Often likened to Joan Baez, Emma Tricca was born in Italy, moved to Oxford and is now based in London. Frequently compared to early Dylan, Jason McNiff was born in Bradford to Irish-Polish parentage. She’s released three albums; he’s released six. They’ve known each other for several years, brought together by their mutual appreciation of Bert Jansch and John Renbourn (influences are apparent), but, until now, have never recorded together. Finally, last summer, they both found themselves with free time and the opportunity to rectify that, the result being Southern Star, a six-track mini-album featuring three songs apiece.
Themes of travel are evident from the titles, opening with Tricca’s title track, the circling fingerpicked guitar reminiscent of Jackson C Frank. Another folk blues straight out of the 60s acoustic scene, McNiff takes lead on the Tricca-penned Middle Town, she returning the favour, voice echoey, for his five-and-a-half minute early hours New York, the mid-section featuring equally echoey electric guitar break. Likewise the following folksier Hills of Rome, another nimbly fingerpicked track, again echoing 60s troubadour folk names like Simon & Garfunkle, and Tom Rush and Eric Andersen.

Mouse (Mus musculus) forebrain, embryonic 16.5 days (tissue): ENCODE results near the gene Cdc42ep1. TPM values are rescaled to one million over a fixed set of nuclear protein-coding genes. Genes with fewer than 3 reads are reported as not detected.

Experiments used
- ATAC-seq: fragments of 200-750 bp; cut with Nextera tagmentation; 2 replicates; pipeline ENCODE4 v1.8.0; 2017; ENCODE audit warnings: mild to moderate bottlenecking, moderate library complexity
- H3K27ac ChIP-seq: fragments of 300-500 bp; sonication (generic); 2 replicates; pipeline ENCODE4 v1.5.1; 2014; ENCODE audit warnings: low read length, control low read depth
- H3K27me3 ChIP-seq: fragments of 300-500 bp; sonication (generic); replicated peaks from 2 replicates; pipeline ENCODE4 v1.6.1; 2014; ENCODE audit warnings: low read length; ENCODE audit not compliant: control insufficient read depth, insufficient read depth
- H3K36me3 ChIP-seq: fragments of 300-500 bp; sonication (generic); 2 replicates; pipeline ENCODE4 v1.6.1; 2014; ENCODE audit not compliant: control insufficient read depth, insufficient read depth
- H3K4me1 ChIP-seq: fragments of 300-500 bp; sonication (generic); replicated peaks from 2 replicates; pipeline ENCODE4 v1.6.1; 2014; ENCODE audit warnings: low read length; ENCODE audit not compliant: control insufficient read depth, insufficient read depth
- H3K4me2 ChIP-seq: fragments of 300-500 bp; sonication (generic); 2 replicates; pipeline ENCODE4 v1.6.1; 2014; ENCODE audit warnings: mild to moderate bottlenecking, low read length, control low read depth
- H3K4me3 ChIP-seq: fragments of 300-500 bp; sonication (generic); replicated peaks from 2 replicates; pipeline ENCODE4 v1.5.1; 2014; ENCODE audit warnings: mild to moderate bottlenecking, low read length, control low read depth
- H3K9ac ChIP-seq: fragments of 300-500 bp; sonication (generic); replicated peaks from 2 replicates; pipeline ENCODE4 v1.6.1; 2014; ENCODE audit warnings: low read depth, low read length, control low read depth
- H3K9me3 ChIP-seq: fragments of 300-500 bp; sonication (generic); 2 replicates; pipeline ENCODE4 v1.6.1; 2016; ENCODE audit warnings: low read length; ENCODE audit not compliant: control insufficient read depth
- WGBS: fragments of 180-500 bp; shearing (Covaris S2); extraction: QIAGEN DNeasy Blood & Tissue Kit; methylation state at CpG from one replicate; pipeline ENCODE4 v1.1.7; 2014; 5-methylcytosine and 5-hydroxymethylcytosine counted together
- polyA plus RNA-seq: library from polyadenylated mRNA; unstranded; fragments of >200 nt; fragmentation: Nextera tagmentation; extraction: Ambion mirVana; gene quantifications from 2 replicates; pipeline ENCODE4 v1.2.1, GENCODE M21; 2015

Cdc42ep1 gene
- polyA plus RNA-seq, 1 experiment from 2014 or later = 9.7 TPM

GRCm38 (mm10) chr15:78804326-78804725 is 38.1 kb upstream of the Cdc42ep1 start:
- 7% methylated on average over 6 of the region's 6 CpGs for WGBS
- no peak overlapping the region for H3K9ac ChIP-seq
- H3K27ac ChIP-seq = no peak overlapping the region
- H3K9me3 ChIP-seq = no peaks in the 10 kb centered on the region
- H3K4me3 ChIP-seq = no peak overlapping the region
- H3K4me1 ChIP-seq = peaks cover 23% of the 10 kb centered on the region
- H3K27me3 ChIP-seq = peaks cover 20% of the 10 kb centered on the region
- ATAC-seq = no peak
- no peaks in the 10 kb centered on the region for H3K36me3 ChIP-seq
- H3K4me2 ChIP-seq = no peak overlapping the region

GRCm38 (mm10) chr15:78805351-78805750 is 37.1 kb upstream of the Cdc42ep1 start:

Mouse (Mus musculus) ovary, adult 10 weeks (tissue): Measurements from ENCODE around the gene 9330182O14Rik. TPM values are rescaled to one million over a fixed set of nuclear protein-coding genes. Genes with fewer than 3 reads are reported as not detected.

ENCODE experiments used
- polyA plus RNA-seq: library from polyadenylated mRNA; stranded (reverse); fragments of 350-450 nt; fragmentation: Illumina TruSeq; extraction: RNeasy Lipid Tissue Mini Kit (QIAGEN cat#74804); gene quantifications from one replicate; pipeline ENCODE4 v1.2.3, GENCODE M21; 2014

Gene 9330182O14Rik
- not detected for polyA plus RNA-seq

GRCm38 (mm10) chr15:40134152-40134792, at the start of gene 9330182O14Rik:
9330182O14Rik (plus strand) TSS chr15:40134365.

McNiff returns to the spotlight for his third song, the musician on the road-themed folk blues Southbound Train (the reference to the River Trent locates this firmly back home) before, all too soon, things wind up with the pair duetting (with McNiff taking the lead for the final lines) on Tricca’s reflective memories of an old romance, Paris Rain.
Their simpatico connection is evident in the hugely enjoyable relaxed playing and singing, but, at under 25 minutes, it’s all too short, so here’s hoping that, once she’s completed her forthcoming solo album, they might find a slightly longer mutual window to put together for a full-length follow-up.
They play St Pancras Old Church, London on 9th November (tickets)
Tricca McNiff – Southern Star is out now via Dell’Orso
More dates to be confirmed so keep up with them via Facebook